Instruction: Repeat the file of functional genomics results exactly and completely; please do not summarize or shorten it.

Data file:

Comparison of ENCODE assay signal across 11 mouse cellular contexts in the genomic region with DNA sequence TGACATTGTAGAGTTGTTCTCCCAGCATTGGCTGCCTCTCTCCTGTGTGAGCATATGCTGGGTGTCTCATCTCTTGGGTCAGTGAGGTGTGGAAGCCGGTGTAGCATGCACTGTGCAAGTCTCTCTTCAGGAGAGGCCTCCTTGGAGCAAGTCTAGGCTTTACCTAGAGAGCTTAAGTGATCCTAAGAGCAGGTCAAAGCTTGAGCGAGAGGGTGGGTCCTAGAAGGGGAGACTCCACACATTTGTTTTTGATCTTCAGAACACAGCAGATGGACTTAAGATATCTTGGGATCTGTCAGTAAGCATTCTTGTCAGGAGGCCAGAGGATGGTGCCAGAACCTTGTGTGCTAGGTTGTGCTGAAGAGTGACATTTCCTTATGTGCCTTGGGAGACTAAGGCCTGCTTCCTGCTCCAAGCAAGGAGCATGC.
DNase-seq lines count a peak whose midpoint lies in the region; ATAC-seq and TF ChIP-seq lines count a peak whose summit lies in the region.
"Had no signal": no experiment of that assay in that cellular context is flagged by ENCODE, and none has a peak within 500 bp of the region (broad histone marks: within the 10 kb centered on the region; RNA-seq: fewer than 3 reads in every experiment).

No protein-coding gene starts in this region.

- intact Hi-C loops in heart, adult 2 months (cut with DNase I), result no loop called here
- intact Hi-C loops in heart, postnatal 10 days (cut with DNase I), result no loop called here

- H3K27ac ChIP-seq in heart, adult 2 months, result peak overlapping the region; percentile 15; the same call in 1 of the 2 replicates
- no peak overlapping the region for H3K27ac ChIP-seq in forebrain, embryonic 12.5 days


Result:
Comparison of ENCODE assay signal across 11 mouse cellular contexts in the genomic region with DNA sequence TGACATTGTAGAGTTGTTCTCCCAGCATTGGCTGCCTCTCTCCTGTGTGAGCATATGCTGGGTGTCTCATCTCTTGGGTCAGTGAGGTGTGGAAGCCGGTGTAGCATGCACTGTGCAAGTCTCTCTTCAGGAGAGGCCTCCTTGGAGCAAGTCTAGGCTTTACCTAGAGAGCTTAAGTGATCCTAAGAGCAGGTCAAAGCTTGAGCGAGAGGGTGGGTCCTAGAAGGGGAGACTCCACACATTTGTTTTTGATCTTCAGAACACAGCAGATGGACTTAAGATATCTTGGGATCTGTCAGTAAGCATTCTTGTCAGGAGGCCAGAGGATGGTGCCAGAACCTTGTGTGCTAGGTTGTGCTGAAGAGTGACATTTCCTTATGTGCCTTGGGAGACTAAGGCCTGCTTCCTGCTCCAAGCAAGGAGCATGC.
DNase-seq lines count a peak whose midpoint lies in the region; ATAC-seq and TF ChIP-seq lines count a peak whose summit lies in the region.
"Had no signal": no experiment of that assay in that cellular context is flagged by ENCODE, and none has a peak within 500 bp of the region (broad histone marks: within the 10 kb centered on the region; RNA-seq: fewer than 3 reads in every experiment).

No protein-coding gene starts in this region.

- intact Hi-C loops in heart, adult 2 months (cut with DNase I), result no loop called here
- intact Hi-C loops in heart, postnatal 10 days (cut with DNase I), result no loop called here

- H3K27ac ChIP-seq in heart, adult 2 months, result peak overlapping the region; percentile 15; the same call in 1 of the 2 replicates
- no peak overlapping the region for H3K27ac ChIP-seq in forebrain, embryonic 12.5 days